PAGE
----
You know something has entered the realms of popular culture when everybody speaks about it in the same breath as Hollywood blockbusters, their tax bills or smartphones. Well, OK… Monte Carlo analysis hasn’t quite made it that far, but it has cropped up in connection with women’s tennis championships, and a number of other sports as well. Carlton J. Chin (portfolio strategist and fund manager when he’s not analyzing sports events) applied Monte Carlo analysis to forecast the results of the 2013 US Open Tennis and the Women’s Singles in particular. So what were his predictions – and, more to the point, was he right?
The method behind the Monte Carlo madness
Chin asserts that sports are often good candidates for Monte Carlo Analysis because they are marked by specific events: in tennis, such events are, for instance, holding or breaking serve. He used the ability of certain players to hold or break serve drawing on statistics from the rest of the year. Then he used a Monte Carlo analysis in a simulation of thousands of games between these players. His forecasts were that Serena Williams had a 62.3 per cent chance of winning, followed by Victoria Azarenka (16.2 per cent) and Li Na (10.8 per cent). In general, his predictions held good, barring some US Open position upsets like Flavia Pennetta (0.5 per cent) beating her fellow Italian Robert Vinci (6.4 per cent) in the quarter finals.
Monte Carlo analysis in football
Football (soccer in this case) also makes for an interesting proving ground. Football is played over a season with teams matched against each other within each league or division. Monte Carlo simulation allows individual matches to be modeled and the results of those matches to be aggregated for a forecast over a complete season. Besides being the subject of more esoteric writing on sequences of football results, Monte Carlo methods also feature in articles on football written with the betting public in mind.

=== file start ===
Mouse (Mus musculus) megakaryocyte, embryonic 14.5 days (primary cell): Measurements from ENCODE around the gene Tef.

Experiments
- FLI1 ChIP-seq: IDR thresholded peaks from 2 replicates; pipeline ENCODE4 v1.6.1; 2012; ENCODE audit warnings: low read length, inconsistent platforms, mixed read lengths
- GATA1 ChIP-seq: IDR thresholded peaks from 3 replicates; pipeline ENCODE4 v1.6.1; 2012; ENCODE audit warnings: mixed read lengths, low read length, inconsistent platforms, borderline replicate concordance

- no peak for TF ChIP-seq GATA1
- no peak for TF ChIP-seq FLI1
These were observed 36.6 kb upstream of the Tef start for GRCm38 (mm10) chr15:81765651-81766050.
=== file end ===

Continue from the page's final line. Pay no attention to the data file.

Other Monte Carlo mainstream applications
Monte Carlo analysis can be used in almost any situation involving complexity and/or multiple decision criteria. But for examples that directly concern large numbers of people, sports and finance may be the two biggest areas of application. Monte Carlo sports predictions are easy to check; financial predictions less so, especially when they concern people’s retirement planning. As the immediate impact of such analyses grows, Monte Carlo methods are also being adapted accordingly. Models of the game of Go (more complicated than chess once you get into it) may use existing knowledge to make ‘realistic’ simulations, rather than random ones. Some financial analysts question the use of normal distributions as the probability distribution function of variables in financial planning, and suggest replacement for instance by lognormal distributions.
Make your own Monte Carlo analysis with Analytica
But why bother about what is or isn’t mainstream, when what’s really important is what interests you? In the tutorial manual for Analytica, you’ll find a range of more ‘popular’ sample models that have already been made. They include decision support for where to have a party (partying is mainstream, right?), for when to leave home to go catch a flight to figuring out which parking space to select. Or, of course, you can use Analytica yourself for the Monte Carlo analysis that you want.
If you’d like to know how Analytica, the modeling software from Lumina, can help you to easily make a powerful Monte Carlo Analysis for any situation, then try a free evaluation of Analytica to see what it can do for you.